An Institute of Advanced Motorists survey has found that most people agree with the Government’s policy to reduce speed camera funding, even though a significant majority are supportive of cameras in principle.
The survey found that 44% support Government proposals to cut central funding of camera operations, with 30% unsure or expressing no opinion and only 26% opposed.
Conversely, safety cameras received a 70% approval rating overall.
Kevin Delaney IAM head of road safety, said: “A lot of people like the idea of a camera on their street, slowing the traffic and making their area safer, but feel cheated when they confront one on a main road or in a different area.
"Rather than being purely hypocritical, it suggests drivers are seeing the life-saving effects of cameras, but resent being caught out by them.
“It is the exact opposite of Nimbyism – everybody wants one in their own back yard, but nowhere else.”
The figures show a big difference between the sexes, with 55% of men supporting the switch-off, whereas only 33% of women agreed. Women were 12% more supportive of speed cameras than men overall.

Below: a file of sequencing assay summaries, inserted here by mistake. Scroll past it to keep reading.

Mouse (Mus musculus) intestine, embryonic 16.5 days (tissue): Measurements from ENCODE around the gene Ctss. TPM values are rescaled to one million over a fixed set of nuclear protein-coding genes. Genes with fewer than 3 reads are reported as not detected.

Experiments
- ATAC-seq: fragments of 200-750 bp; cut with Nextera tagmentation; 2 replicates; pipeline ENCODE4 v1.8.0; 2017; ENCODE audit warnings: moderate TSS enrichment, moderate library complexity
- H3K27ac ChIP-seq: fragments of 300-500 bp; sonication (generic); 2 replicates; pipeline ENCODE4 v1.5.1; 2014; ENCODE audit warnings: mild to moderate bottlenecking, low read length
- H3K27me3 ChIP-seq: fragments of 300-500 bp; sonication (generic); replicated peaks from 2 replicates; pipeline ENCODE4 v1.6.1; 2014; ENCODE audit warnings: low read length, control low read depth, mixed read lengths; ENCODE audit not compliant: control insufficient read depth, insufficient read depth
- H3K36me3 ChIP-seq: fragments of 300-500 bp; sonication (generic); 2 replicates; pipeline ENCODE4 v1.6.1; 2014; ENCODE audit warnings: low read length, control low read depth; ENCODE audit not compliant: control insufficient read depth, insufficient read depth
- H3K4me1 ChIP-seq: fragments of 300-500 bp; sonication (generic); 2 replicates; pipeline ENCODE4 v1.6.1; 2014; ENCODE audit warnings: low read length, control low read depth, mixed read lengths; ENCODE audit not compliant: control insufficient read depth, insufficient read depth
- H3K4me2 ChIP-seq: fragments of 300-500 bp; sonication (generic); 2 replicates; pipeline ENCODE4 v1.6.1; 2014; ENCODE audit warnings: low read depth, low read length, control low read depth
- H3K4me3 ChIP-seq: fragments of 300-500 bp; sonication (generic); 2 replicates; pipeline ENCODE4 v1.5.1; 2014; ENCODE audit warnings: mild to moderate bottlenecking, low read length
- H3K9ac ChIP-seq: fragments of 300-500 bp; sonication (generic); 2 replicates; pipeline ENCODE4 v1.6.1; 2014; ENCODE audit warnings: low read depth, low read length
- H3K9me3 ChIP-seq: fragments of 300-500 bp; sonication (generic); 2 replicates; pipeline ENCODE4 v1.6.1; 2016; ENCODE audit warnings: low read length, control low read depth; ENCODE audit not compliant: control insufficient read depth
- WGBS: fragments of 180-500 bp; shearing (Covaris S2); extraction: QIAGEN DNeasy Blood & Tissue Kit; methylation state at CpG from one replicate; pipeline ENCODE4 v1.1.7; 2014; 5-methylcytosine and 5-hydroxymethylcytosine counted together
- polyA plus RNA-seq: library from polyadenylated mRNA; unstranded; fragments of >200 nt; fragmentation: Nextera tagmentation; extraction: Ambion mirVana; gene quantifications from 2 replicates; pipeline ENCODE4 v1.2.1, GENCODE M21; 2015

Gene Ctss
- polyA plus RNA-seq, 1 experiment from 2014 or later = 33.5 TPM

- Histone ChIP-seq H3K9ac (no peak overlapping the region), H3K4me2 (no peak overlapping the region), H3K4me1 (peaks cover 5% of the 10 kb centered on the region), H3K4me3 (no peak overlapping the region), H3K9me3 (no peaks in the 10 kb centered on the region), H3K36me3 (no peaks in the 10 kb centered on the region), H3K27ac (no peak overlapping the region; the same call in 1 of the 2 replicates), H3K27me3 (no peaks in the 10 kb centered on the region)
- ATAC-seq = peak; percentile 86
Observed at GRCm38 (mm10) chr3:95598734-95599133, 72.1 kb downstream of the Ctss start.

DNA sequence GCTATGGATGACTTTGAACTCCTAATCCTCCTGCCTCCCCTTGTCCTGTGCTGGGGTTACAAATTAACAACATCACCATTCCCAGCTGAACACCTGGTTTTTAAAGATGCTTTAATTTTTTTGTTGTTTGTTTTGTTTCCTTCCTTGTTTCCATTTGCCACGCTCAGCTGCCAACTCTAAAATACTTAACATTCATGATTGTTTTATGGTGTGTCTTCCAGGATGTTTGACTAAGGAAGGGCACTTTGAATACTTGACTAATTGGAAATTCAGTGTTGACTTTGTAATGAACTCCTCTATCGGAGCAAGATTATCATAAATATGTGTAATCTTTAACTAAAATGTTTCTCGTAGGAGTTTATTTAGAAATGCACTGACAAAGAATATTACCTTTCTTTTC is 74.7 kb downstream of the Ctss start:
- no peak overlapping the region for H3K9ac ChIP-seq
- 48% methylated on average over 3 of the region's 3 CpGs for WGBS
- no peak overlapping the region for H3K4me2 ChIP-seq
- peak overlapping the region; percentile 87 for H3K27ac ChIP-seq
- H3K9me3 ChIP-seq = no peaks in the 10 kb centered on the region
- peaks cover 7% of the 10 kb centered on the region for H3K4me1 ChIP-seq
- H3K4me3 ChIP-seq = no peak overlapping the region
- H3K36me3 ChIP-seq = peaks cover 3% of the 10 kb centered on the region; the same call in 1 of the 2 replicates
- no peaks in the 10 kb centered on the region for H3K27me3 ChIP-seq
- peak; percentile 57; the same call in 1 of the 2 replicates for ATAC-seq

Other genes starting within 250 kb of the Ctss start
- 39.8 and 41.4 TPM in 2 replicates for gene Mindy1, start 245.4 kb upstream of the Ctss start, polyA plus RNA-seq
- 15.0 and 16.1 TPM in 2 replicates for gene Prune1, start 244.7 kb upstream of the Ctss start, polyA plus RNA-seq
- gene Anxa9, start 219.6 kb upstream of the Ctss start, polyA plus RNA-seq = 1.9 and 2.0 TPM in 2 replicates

Nearly half of respondents (49%) believed revenue generation through fines was the main motive behind installing safety cameras, with 26% feeling fines were not the motive. Twenty-six per cent were either unsure or expressed no opinion.
Mr Delaney added: “The 11-year study shows that support has declined slightly over time, but that cameras have maintained a good level of approval overall among the motoring public. There are still many people who believe that safety cameras are primarily for raising revenue who need convincing that well placed safety cameras really do deliver fewer deaths and serious injuries.”
For more on road safety, come to the Fleet News risk management section.